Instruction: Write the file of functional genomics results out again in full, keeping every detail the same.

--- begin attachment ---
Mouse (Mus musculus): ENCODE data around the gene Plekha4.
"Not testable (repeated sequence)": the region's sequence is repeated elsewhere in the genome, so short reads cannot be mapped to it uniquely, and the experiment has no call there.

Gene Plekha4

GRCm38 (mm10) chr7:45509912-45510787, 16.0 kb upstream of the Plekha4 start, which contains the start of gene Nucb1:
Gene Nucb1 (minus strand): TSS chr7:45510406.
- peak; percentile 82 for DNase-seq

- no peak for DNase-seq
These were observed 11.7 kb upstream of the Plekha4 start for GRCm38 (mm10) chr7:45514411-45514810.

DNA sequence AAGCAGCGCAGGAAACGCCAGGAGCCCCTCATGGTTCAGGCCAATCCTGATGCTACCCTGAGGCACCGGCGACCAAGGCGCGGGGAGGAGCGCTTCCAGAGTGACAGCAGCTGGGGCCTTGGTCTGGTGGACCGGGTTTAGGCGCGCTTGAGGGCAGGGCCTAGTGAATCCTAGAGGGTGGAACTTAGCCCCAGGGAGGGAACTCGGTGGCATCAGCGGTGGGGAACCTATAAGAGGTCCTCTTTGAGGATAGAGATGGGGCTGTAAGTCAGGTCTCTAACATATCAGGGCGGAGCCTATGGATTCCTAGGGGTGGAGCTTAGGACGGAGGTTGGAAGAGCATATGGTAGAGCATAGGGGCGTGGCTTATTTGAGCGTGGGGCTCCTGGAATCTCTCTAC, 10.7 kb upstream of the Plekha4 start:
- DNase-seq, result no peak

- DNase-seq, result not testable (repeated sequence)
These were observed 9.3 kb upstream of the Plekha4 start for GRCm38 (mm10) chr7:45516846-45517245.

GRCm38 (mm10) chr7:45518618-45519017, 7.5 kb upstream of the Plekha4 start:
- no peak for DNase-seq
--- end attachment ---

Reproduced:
Mouse (Mus musculus): ENCODE data around the gene Plekha4.
"Not testable (repeated sequence)": the region's sequence is repeated elsewhere in the genome, so short reads cannot be mapped to it uniquely, and the experiment has no call there.

Gene Plekha4

GRCm38 (mm10) chr7:45509912-45510787, 16.0 kb upstream of the Plekha4 start, which contains the start of gene Nucb1:
Gene Nucb1 (minus strand): TSS chr7:45510406.
- peak; percentile 82 for DNase-seq

- no peak for DNase-seq
These were observed 11.7 kb upstream of the Plekha4 start for GRCm38 (mm10) chr7:45514411-45514810.

DNA sequence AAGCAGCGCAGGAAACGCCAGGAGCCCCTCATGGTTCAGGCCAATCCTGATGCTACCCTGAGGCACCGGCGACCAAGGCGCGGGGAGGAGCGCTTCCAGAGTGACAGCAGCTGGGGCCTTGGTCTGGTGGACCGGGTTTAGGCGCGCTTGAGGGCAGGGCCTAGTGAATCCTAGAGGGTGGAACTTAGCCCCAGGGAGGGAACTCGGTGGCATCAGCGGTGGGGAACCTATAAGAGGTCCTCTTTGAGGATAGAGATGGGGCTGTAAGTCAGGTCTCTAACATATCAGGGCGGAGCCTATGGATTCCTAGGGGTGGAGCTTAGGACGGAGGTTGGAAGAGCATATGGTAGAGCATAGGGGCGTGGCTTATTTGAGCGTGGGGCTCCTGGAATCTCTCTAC, 10.7 kb upstream of the Plekha4 start:
- DNase-seq, result no peak

- DNase-seq, result not testable (repeated sequence)
These were observed 9.3 kb upstream of the Plekha4 start for GRCm38 (mm10) chr7:45516846-45517245.

GRCm38 (mm10) chr7:45518618-45519017, 7.5 kb upstream of the Plekha4 start:
- no peak for DNase-seq